Toe, Foot and Leg Amputations in invokana
According to the American Diabetes Association, adult onset diabetes aka Type II Diabetes, impacts 1 of every 10 adults in the United States. In 2013, there were over 2 million adults living with diabetes in Texas, and over 30 million people nationwide battling against the disease. Diabetes is a disease that produces lifelong chronic health problems for the sufferer and is also the seventh leading cause of death in the United States.
As with many diseases, pharmaceutical companies are constantly developing new drugs to combat the symptoms the disease causes. Usually these new drugs serve the greater good; unfortunately, not all drugs wield the same results. Some come with a significant increase in risk for developing other problems, and such is the case with Invokana.
Invokana was approved by the FDA for use in March of 2013. However, since its release to the public, there has been a significant increase in toe, foot and leg amputations; in fact, the number of people losing a part of their lower limbs by amputation more than doubled. As a result of the staggering numbers of amputations, the FDA has now required the placement of ‘black box’ warning label on the Invokana drug container, signifying the most dangerous of side-effects.
It is important not to stop taking any medications before talking first with your doctor. However, there are medical conditions that your healthcare provider should have made you aware of before prescribing Invokana to you; these are specific conditions that predispose you to the risk of amputation.
If you have one of the following conditions and your provider still prescribed Invokana to you and failed to advise you of the risk of needing toe, foot and leg amputations, we highly recommend you contact a Carabin & Shaw Texas Invokana attorney now. We have offices located throughout Texas, and our lawyers are available by phone twenty-four hours a day at 1.800.862-1260 to discuss your concerns.
The conditions which predispose you to a greater potential for a toe, foot, and leg amputation when taking Invokana are:
- Peripheral vascular disease
- Diabetic foot ulcers
- History of prior amputations
Toe, foot, and leg amputation are not the only negative consequences of taking Invokana. Patients have been diagnosed with increased risk of kidney disease, as well as urinary tract infections. While it is true that the drug is effective at decreasing your blood sugar levels, but it has also been shown to cause blood to coagulate and accumulate in the foot, resulting in loss of blood flow, sepsis, and amputation.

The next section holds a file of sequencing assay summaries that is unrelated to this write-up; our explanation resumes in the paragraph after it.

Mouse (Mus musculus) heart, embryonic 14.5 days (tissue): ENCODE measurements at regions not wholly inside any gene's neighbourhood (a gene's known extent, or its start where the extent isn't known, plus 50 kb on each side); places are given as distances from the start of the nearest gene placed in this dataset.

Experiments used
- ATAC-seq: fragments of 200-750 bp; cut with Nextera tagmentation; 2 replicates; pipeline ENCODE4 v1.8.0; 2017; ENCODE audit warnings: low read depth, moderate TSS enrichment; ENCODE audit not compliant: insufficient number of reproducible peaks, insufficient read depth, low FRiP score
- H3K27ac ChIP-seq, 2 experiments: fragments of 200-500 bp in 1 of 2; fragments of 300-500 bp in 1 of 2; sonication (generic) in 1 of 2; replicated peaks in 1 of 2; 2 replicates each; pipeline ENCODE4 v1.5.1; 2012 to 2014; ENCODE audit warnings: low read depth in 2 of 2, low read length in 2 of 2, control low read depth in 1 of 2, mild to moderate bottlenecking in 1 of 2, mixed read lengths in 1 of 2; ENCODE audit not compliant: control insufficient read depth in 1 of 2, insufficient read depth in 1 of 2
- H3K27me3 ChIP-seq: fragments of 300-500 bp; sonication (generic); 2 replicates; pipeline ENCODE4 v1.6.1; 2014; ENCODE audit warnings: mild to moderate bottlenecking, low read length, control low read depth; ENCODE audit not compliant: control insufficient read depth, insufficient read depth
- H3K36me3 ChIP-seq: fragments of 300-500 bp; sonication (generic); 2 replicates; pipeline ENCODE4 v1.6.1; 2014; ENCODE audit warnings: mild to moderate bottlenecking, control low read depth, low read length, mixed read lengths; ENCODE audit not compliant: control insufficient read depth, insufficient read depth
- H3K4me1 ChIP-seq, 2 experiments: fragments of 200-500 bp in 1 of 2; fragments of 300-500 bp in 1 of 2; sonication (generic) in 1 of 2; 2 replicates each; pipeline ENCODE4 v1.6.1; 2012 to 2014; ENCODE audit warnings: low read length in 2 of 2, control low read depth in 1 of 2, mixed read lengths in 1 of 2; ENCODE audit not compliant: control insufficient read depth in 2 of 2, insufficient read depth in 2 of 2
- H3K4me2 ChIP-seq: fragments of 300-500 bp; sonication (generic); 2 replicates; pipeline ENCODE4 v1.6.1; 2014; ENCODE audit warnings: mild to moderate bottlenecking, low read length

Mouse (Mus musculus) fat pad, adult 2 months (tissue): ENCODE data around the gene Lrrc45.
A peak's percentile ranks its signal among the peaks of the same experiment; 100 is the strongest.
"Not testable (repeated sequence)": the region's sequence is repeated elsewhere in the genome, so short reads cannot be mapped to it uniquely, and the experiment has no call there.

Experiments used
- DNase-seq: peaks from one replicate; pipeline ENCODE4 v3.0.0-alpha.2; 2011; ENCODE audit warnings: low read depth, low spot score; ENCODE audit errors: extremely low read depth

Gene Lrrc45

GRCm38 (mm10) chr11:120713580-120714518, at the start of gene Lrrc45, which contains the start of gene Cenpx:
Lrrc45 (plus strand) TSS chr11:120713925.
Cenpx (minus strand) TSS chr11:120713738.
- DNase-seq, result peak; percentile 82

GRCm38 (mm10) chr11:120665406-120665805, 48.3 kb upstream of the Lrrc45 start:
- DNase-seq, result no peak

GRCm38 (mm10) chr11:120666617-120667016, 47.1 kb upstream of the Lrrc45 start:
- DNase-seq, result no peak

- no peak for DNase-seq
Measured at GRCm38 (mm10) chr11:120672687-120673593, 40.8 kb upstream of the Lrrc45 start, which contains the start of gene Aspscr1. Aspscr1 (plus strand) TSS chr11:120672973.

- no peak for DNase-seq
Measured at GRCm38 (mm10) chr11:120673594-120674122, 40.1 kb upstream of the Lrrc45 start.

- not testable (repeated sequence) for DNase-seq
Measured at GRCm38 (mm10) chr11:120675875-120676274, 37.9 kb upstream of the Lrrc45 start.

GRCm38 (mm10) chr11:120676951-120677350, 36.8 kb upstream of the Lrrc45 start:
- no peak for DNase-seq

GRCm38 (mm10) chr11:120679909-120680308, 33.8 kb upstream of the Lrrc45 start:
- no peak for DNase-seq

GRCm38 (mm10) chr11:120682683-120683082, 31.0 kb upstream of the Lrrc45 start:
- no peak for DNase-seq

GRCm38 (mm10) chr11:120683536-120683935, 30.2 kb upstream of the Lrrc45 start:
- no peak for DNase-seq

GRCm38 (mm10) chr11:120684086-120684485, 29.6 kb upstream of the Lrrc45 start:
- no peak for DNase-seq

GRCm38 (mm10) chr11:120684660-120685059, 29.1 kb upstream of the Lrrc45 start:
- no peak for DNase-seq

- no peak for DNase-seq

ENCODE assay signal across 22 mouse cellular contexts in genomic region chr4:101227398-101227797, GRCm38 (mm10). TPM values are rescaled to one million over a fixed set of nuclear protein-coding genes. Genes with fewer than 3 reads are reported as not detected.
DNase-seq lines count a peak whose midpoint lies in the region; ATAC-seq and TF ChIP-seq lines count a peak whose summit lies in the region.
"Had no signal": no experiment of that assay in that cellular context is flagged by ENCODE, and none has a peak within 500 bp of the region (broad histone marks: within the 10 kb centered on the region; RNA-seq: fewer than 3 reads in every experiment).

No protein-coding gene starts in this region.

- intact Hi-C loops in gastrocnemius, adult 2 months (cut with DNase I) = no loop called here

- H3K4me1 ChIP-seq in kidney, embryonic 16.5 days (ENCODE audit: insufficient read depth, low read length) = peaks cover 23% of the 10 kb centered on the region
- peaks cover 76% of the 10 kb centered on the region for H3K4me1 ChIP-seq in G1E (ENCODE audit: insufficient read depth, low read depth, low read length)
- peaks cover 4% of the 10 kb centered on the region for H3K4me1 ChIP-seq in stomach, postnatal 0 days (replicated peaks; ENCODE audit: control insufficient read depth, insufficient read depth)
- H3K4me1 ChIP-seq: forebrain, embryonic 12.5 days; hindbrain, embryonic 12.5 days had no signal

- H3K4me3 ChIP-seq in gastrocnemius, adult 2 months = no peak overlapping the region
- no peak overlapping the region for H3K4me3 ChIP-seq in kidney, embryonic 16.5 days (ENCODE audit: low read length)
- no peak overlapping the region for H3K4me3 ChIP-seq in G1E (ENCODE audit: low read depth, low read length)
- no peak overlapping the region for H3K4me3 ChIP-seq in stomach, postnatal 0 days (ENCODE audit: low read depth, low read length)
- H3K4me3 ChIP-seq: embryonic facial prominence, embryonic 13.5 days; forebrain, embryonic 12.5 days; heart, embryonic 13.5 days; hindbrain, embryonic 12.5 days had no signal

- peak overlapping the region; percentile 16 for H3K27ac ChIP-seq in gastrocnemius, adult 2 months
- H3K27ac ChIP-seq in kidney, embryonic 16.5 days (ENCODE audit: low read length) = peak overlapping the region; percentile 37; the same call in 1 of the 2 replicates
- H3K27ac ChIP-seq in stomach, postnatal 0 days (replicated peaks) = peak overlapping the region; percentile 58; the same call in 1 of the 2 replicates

As a patient, you trust your health care provider to ensure that the medications you are prescribed will address your health issues, not make them worse. You also trust that there will be minimal harm and that the benefits of the medication will hopefully outweigh the negative. It has become increasingly more difficult for patients to understand all the implications of disease and drug interactions. This is where the responsibility lies with both the drug company and your doctor to protect you from harm. Too often, our attorneys see patients prescribed medications like Invokana without information on its potential to do more harm than good.
If you live in Texas, have been prescribed Invokana, and are now faced with or gone through the ordeal of a lower-limb amputation, speak to an attorney with Carabin & Shaw today. Our attorneys are ready to help you obtain compensation and justice for your suffering and hold those who caused it accountable.
For a free consultation and to find the nearest Carabin & Shaw office in Texas nearest you, call our office at 1.800.862.1260 and speak with our knowledgeable attorneys about Invokana amputation lawsuits and how you too might be compensated.